The Legislature also established a separate process, similar to the mechanism in the constitutional amendment, that ties the salaries of the six constitutional officers and lawmakers’ additional pay to changes in state wages over the previous two years.
That first biennial change under the legislation comes due next week. But while the pay raise package specified what type of federal data on which to base the adjustment, its vague wording did not task a certain office or official with actually determining it.
Goldberg’s office, which handles legislative pay, said Thursday that “by default” it would take on the duty, and determined those pay scales would rise by 8.3 percent in 2019. Chandra Allard, Goldberg’s deputy chief of staff, said the office would apply it to both legislative stipends and expenses, as well as Goldberg’s own salary, which will jump to nearly $190,000.
Allard said the treasurer’s office would share the recommended increase with the other constitutional officers as well, though it will ultimately be up to them whether to accept it.
For the Legislature, the move promises an array of increases.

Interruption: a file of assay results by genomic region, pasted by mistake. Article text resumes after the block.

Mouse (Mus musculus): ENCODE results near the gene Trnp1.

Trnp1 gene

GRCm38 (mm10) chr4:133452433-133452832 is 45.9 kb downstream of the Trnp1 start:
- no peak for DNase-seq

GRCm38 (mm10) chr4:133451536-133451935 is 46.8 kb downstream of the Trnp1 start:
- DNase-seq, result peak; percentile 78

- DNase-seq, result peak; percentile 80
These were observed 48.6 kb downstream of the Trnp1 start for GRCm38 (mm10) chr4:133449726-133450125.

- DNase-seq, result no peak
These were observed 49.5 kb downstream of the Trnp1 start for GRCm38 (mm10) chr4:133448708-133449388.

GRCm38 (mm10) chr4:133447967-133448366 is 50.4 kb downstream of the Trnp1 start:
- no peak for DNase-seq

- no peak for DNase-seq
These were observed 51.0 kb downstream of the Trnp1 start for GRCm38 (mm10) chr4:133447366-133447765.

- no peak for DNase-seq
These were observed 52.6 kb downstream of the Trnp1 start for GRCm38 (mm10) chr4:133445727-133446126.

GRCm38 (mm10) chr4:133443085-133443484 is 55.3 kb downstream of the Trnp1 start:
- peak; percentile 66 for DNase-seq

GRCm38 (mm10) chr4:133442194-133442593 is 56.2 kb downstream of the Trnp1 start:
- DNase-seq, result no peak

DeLeo, for example, made $157,500 last year, thanks to his base salary, an $80,000 stipend, and $15,000 in office expenses. After the hikes go into effect, his total compensation will balloon to $169,100 — a jump of $11,600. That same pay package will also welcome Spilka when she starts her first full term as the Senate leader.
Other lawmakers will see smaller increases, depending on which leadership positions they’re appointed to in the new legislative session.
Spilka on Thursday defended the increases, noting that the process for meting them out has been in place since early 2017.
“This law, passed two years ago, created a transparent and standardized method to adjust pay and stipends for constitutional officers and legislators,” Spilka said. “We expect these adjustments to be made, in accordance with the law, through normal payroll mechanisms beginning in the new year.”
A spokeswoman for DeLeo did not respond to questions Thursday about the pay increases.